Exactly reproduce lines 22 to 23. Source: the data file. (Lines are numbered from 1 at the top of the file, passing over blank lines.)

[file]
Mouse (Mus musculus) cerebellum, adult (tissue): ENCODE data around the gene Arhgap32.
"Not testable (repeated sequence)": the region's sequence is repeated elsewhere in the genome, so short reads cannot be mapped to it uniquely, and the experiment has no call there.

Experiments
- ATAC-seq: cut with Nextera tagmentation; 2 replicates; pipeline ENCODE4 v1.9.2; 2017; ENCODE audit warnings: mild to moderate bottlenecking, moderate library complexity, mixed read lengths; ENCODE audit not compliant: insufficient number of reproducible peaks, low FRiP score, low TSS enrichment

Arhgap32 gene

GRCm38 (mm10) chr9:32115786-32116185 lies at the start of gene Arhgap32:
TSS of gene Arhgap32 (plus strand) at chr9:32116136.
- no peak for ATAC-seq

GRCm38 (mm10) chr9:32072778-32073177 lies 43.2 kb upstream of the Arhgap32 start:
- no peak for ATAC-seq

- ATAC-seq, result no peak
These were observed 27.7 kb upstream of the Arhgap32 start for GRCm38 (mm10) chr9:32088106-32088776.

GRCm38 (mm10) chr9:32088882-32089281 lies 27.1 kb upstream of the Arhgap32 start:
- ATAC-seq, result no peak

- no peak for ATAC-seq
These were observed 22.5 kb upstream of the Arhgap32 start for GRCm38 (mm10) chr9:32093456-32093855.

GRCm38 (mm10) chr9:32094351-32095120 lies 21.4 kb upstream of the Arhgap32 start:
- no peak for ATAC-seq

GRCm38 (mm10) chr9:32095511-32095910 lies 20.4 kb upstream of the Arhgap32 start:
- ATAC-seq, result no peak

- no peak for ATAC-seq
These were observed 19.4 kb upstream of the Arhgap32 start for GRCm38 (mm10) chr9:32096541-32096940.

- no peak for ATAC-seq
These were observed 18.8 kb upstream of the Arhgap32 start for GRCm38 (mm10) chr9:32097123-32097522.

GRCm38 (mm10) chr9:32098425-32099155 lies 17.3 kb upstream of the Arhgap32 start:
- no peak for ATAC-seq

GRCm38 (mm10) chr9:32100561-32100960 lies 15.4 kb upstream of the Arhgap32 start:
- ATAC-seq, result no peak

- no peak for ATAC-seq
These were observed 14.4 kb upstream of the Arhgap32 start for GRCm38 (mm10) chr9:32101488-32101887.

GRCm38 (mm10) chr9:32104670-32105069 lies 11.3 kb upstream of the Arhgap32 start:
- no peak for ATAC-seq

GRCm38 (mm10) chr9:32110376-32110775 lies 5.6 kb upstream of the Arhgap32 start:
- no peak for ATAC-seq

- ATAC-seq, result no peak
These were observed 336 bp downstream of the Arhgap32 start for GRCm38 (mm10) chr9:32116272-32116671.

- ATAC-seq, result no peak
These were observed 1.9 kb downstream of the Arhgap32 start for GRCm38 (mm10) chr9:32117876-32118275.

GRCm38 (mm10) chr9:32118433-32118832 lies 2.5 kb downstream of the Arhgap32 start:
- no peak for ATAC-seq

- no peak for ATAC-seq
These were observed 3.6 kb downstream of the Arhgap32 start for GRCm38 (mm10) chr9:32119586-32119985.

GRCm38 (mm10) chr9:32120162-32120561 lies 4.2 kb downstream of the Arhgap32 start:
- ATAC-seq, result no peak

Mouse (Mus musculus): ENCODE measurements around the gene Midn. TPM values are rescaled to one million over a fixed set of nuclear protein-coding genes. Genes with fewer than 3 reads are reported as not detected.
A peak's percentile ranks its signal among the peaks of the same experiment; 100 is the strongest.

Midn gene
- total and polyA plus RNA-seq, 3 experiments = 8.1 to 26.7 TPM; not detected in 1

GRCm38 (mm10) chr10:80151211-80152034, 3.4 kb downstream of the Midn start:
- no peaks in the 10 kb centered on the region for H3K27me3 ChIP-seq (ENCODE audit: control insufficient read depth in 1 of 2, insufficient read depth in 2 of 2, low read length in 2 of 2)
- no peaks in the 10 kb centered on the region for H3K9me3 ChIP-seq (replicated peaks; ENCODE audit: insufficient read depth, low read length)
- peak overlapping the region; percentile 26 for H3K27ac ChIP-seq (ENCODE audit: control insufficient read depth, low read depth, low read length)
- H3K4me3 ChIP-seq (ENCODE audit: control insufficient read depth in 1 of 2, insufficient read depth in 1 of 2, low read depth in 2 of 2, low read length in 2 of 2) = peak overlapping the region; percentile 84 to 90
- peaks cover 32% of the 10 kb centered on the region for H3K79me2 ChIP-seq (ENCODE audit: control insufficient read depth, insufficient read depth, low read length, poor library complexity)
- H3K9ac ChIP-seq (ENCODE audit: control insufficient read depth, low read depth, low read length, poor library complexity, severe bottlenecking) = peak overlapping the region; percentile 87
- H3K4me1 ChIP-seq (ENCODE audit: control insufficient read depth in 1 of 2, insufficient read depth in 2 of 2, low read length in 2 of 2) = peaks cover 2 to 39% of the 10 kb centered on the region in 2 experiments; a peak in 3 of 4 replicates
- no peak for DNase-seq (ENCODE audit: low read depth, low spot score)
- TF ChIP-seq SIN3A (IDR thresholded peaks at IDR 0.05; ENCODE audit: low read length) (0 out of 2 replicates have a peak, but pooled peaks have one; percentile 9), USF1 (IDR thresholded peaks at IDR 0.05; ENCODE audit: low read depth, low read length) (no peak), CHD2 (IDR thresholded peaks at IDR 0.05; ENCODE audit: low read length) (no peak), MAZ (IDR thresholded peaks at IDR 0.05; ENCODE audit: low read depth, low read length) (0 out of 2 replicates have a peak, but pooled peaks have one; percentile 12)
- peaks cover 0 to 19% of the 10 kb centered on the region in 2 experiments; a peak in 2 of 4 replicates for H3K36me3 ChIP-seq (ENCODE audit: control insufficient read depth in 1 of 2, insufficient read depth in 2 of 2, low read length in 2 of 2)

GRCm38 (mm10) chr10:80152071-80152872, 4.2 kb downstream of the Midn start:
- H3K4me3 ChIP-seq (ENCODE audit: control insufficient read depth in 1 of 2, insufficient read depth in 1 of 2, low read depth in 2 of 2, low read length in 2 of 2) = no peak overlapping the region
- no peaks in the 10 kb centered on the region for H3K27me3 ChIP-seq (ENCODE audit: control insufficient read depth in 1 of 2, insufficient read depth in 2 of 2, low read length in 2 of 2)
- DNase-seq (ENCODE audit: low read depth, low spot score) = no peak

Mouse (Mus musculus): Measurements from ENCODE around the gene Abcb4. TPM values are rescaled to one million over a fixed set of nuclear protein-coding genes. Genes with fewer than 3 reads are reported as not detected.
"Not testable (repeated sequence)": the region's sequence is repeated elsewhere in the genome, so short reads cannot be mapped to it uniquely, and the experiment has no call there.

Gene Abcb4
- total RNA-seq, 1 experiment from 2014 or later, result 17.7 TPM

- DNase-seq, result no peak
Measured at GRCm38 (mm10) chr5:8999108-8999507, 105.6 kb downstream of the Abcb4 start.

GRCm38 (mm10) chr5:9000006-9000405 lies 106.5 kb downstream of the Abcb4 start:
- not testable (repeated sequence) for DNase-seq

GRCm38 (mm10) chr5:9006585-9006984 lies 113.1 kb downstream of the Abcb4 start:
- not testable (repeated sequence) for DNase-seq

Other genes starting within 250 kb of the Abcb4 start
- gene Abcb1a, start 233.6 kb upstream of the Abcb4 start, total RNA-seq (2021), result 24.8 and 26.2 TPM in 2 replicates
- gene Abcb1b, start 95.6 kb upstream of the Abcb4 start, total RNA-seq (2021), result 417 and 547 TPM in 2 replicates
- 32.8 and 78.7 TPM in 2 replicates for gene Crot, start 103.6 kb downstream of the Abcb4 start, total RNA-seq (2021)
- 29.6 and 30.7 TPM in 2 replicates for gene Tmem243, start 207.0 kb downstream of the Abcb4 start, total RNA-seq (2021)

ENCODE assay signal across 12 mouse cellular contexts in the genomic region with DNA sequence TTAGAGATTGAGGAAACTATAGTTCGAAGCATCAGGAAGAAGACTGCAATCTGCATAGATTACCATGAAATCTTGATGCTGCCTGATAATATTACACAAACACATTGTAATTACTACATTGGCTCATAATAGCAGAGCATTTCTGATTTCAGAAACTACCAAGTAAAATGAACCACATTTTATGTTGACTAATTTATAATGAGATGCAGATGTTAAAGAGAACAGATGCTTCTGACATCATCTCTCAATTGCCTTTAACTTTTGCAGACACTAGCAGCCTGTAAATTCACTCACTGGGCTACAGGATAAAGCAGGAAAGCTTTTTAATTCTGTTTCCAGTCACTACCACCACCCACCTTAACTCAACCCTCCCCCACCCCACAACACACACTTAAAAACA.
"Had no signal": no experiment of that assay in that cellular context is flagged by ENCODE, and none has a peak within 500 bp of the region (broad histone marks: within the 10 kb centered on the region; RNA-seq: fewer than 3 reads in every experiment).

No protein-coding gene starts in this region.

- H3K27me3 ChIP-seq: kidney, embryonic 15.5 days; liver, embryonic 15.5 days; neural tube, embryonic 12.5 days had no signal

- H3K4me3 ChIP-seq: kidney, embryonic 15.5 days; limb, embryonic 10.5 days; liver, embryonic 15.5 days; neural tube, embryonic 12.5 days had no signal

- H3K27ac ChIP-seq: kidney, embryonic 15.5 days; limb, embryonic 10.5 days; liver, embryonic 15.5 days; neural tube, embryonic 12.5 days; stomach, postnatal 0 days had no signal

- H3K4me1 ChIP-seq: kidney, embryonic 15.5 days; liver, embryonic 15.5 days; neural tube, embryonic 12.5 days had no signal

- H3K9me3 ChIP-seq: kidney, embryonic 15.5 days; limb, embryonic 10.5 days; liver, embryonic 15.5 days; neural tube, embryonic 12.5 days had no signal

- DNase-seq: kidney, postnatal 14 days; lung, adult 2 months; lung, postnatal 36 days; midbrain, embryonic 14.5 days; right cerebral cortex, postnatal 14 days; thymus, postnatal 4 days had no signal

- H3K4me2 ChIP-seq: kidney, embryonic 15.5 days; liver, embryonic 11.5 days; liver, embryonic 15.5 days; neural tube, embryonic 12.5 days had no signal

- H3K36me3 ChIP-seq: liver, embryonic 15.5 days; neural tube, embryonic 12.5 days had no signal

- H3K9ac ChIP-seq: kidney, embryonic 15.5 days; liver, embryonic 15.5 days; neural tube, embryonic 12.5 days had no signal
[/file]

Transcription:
These were observed 19.4 kb upstream of the Arhgap32 start for GRCm38 (mm10) chr9:32096541-32096940.

- no peak for ATAC-seq